Multi-touch finger-painting in Windows 7.
A multi-touch air hockey game.
But I'm not just talking about frivolous activities like that. What I discovered in using the TouchSmart is that I missed the freedom and immediacy of interaction that multi-touch provides when I moved back to my normal PC. I found myself reaching up to tap the Start button and other on-screen interfaces. And then, realizing my mistake, I felt an odd void. Interacting with the PC in this fashion isn't just obvious. It's desirable. And I found myself returning to the TouchSmart again and again, and rejecting the suddenly old-fashioned PC I normally use.
It's probably not hard to imagine double-tapping a screen to open a folder, or dragging icons with your finger to copy items from one location to another. But it's quite a different thing to actually experience it. In fact, it's becoming increasingly apparent to me that this sort of interface will eventually reduce training costs for new users because using a computer in this fashion doesn't just mimic the real world, it allows objects in the PC to be manipulated in almost exactly the same way. Suddenly the PC desktop is not as much of an abstract metaphor anymore.
The interesting thing about this, to me, is that I was onboard for the beginnings of Microsoft's Pen and Tablet PC waves, and neither was as seamless as this. With the Tablet, in particular, Microsoft touted how these devices would lead to more natural computing scenarios, where someone would sit in a comfortable chair, legs crossed, and write on the screen just as they did on a pad of paper. That never really happened though, because the people who really need to process words need a keyboard. And interacting with the screen with a stylus isn't just unnatural, it's counter-productive.
Touch interfaces extend the good stuff in the Tablet PC platform with a more natural interaction model, and depending on the PC of the future you use, you should be able to move between at least two or three of available interaction models--mouse, keyboard, pen/stylus, touch/multi-touch--picking the one that makes the most sense for what you're doing at the time. That's what natural computing is all about, really, and I think that this touch capability--now a fully integrated and seamless part of Windows--will finally make the promises of the Tablet PC a reality for everyone.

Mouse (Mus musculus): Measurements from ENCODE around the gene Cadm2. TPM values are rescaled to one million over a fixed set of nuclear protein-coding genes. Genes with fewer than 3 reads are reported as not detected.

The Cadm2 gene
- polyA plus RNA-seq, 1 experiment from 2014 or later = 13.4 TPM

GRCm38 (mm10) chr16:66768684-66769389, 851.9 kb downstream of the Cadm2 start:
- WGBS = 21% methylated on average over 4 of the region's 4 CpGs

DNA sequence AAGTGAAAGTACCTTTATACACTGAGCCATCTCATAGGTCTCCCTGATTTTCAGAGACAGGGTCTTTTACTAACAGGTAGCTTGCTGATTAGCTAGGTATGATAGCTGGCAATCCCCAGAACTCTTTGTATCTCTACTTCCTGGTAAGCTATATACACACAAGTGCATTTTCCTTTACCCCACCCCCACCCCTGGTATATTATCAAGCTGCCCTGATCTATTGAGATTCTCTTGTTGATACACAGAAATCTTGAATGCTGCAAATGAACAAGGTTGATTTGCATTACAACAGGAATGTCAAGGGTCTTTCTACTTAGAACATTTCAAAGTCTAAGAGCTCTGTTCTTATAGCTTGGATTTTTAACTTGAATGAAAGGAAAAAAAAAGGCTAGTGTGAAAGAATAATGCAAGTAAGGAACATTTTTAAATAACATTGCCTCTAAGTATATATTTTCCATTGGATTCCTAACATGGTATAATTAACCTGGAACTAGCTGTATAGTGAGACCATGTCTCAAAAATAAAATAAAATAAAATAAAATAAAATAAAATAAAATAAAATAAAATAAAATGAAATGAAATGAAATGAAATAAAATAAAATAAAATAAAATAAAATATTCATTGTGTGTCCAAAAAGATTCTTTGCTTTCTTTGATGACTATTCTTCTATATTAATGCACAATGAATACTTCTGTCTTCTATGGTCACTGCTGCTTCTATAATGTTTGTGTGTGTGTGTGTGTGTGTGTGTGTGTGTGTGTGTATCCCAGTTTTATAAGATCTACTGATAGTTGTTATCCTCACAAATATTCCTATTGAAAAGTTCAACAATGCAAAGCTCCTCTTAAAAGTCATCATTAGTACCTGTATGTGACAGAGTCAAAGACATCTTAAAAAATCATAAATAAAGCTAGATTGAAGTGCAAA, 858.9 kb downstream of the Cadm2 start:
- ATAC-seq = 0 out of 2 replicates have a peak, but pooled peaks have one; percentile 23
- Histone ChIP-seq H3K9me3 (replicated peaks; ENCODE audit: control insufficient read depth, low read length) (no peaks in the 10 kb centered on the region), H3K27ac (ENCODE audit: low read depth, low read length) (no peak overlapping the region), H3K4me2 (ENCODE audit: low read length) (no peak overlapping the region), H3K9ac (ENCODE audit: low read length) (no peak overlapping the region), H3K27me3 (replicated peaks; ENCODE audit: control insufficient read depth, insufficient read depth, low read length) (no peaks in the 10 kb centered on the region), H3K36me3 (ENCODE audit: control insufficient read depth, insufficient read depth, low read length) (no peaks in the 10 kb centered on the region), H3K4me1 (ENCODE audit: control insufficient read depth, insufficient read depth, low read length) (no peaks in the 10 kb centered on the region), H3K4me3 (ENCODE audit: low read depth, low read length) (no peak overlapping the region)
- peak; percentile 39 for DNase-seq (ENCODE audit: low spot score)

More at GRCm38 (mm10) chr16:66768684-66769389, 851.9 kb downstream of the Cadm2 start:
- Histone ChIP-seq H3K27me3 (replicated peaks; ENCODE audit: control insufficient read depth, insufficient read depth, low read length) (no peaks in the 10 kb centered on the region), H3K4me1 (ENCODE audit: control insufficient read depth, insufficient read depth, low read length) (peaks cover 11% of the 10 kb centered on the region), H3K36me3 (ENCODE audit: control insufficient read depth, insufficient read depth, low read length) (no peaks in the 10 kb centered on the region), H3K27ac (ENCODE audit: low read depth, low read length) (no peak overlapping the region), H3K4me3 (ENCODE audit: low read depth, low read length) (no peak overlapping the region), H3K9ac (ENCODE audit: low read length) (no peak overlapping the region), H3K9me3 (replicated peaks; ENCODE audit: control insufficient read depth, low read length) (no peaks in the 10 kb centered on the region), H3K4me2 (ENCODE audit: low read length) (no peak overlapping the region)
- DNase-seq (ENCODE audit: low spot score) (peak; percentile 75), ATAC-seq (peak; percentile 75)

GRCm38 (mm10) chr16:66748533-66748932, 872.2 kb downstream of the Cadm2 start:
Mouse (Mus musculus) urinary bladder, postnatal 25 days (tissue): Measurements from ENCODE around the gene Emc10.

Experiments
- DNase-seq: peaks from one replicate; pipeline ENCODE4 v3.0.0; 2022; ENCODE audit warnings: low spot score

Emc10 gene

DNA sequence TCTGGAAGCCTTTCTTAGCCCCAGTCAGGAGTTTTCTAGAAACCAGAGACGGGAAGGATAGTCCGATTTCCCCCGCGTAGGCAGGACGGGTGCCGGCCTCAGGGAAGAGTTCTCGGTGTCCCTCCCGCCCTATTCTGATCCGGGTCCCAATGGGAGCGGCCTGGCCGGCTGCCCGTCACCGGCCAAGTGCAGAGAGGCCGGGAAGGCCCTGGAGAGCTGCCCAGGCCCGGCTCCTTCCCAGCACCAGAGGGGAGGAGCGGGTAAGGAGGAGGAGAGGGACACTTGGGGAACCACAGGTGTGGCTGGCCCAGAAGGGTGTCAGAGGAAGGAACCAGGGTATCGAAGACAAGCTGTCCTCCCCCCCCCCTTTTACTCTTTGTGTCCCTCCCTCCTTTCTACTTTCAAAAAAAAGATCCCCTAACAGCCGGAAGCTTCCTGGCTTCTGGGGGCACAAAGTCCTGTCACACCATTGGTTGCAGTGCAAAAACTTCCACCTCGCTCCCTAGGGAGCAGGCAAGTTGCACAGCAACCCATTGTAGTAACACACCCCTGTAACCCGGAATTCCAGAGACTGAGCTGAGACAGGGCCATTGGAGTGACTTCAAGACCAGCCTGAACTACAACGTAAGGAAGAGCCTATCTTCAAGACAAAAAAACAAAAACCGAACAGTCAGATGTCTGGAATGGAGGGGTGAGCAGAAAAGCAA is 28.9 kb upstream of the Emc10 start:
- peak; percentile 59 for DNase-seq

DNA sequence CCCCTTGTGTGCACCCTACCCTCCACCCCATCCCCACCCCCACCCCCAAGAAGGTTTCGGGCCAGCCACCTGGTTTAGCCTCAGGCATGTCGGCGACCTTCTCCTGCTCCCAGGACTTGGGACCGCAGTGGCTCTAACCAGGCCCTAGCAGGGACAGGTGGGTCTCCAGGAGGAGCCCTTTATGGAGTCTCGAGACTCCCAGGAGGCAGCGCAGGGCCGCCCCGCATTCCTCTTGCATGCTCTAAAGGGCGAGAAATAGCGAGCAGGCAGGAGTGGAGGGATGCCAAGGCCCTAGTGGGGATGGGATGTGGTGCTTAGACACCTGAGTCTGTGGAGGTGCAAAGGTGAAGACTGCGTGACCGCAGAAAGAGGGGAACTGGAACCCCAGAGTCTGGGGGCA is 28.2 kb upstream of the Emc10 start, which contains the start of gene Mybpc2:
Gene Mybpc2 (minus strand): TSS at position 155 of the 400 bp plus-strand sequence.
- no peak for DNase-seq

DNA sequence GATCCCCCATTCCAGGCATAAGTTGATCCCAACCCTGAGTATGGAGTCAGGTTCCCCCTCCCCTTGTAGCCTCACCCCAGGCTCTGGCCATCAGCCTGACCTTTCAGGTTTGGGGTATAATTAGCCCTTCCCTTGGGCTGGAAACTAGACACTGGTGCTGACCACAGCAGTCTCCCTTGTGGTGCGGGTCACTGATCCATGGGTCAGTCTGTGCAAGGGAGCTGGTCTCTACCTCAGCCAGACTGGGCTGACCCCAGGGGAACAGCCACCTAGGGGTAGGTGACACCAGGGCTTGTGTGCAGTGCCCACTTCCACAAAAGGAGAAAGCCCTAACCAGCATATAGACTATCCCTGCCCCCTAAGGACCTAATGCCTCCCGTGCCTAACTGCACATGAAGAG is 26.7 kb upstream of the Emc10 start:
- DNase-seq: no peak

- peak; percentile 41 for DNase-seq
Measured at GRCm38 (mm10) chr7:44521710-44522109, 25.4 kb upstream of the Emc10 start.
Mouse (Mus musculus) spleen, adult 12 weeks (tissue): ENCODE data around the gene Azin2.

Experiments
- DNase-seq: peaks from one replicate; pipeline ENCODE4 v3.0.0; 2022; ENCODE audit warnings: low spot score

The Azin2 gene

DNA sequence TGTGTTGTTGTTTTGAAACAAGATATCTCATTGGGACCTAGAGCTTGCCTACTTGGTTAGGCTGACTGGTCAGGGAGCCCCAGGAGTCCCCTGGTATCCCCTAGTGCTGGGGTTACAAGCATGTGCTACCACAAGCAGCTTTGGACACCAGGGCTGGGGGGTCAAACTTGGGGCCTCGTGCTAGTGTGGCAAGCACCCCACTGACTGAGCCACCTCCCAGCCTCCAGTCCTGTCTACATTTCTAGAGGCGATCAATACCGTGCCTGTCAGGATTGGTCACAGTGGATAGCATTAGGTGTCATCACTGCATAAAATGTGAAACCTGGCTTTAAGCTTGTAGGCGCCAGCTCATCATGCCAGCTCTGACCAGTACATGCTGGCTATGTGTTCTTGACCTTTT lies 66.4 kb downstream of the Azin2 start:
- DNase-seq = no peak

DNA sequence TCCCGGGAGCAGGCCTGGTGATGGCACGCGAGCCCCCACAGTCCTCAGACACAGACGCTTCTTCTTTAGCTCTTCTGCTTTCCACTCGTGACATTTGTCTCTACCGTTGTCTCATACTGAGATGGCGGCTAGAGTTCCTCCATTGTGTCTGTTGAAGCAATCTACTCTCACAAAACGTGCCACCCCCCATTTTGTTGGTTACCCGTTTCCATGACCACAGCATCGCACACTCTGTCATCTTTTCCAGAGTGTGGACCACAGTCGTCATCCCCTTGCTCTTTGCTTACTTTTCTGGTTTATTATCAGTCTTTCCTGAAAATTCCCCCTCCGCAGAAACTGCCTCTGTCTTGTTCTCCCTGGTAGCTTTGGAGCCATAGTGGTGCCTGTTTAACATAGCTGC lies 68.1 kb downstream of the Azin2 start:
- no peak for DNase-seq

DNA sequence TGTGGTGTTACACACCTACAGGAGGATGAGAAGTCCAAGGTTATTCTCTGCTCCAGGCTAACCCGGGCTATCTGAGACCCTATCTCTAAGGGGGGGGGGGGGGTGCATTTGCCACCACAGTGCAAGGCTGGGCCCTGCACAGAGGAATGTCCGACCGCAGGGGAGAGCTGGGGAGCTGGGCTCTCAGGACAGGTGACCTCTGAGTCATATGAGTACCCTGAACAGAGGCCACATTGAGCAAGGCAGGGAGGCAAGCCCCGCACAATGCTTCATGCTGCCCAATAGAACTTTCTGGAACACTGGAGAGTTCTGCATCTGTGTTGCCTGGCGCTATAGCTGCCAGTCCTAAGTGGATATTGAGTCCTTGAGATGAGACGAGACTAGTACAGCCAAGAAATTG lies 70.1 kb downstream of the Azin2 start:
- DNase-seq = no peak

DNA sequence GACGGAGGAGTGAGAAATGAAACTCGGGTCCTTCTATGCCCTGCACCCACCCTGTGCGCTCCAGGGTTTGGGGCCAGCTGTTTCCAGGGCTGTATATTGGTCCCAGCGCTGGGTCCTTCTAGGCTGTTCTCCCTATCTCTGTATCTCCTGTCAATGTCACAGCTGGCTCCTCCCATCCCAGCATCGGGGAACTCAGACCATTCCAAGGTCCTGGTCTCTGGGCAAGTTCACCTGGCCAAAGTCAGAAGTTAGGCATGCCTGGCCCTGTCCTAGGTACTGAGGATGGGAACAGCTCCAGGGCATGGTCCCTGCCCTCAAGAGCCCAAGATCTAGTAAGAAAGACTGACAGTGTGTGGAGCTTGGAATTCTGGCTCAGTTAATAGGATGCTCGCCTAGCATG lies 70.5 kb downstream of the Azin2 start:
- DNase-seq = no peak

As reviewer, I've discovered that one of the ways in which you can judge a product is to see how much you miss it when you go back and use a prior version. In this sense, generally, Windows 7 gets high marks because I really do miss many of the small improvements Microsoft has crafted in this release when I return to Vista and, even more so, XP. Add multi-touch to the mix, however, and the differences shoot through the roof: Windows 7 with multi-touch is a sensational upgrade, an absolute no-brainer.
Someone has to call Leonard Nimoy: It looks like we've finally solved one of the mysteries of the cosmos. Natural PC interfaces are here to stay.
An edited version of this article appeared in the May 26, 2009 issue of Windows IT Pro UPDATE. --Paul